November 18th, 2015

Unconquered Virgin Lands

zelina_smallThe economic and historical ignorance of the Russian authorities’ yet another populist initiative to hand out land-one hectare per person-free of charge for a five-year period is astonishing.

It is assumed that happy landowners will be using their land plots situated at least 10 to 20 kilometers away from any major residential communities mainly for farming purposes at their own expense since there is no expectations of government subsidies for land development. There is simply no money for that in the Russian budget. Kremlin also seems to be forgetting that even with the use of expensive modern technologies and fertilizers the biggest part of Russia’s Far East is unsuitable for commercial agriculture due to its harsh northern climate. Not to mention the lack of roads, schools, hospitals and a very sparse population of the Kolyma and Chukotka regions.

The idea of handing out land plots free of charge in Russia’s Far East was publicly voiced by Presidential Envoy to the region Yuri Trutnev during his meeting with president Putin in January 2015. The latter liked this idea and endorsed a corresponding draft bill which will soon be introduced to the State Duma. Although land giveaways are scheduled to begin in May 2016, applications can supposedly be submitted even now.

60 years ago, the Communist Party of the Soviet Union launched a Virgin Lands Campaign to promote agricultural development of Northern Kazakhstan. In addition to sending there tens of thousands of young “builders of Communism,” the ruling party invested enormous public resources into the campaign.  From 1954 to 1961, the project swallowed 20 percent of the USSR’s investments in agriculture which resulted in an inadequate funding of the same sector in other parts of the country. Wrong assessment of climate conditions and misallocation of resources led to a crisis. After a few rather successful years, yield crops in the virgin lands began rapidly decreasing to the point where even the seed fund could not be harvested anymore. As a result, the virgin lands remained mostly uncultivated, and the Soviet Union had to purchase wheat abroad because it could not produce enough grain at Russian_Far_Easthome.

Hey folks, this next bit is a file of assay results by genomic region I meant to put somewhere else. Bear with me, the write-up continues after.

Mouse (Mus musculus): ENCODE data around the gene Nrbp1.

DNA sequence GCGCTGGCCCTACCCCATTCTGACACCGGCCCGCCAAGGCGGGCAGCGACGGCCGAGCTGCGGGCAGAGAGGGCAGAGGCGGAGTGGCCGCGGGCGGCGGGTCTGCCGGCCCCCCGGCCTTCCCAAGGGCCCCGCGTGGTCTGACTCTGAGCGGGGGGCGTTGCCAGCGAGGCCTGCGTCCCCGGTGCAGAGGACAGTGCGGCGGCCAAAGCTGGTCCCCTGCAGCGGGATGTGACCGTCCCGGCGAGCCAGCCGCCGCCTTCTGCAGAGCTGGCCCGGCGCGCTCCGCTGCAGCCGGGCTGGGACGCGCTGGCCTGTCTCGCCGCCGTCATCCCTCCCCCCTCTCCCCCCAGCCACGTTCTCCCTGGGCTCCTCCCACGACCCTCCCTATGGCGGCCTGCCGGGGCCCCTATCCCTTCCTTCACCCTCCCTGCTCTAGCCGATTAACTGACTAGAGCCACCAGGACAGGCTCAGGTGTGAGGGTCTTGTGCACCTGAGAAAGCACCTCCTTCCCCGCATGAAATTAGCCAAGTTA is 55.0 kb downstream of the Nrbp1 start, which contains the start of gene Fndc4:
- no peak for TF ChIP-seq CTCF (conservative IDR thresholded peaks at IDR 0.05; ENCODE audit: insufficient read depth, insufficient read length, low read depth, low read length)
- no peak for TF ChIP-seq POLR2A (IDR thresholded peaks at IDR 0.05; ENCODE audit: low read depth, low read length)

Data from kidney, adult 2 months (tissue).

There is another, more recent example demonstrating the lack of prospects of the new project of developing Russia’s Far East.  According to the results of the state’s repatriation program, simplifying the process for former compatriots to move back to Russia, from 2006 to 2012, only 13.5 percent of those expected actually returned to the country.

Moreover, while the program was being implemented over the period of five years from 2006 to 2011, only about 400 families moved to Russia’s Far Eastern regions.   In 2011, the westernmost part of Russia, Kaliningrad region, located on the territory of former East Prussia between Lithuania and Poland, was ranked as the most attractive Russian region, whereas the Primorsk region was named one of the least attractive repatriation destinations.

However, it is also worth mentioning that since Kaliningrad became part of the USSR after World War II and all German farmers were evicted from the region, its agricultural sector has not been in its best shape. It is also significant that the new land giveaway initiative restricts foreigners from applying for land allocation because the Russian Far East is as concerned about a Chinese invasion as Kaliningrad fears the return of Germans.  Indeed, let them pay war reparations instead.

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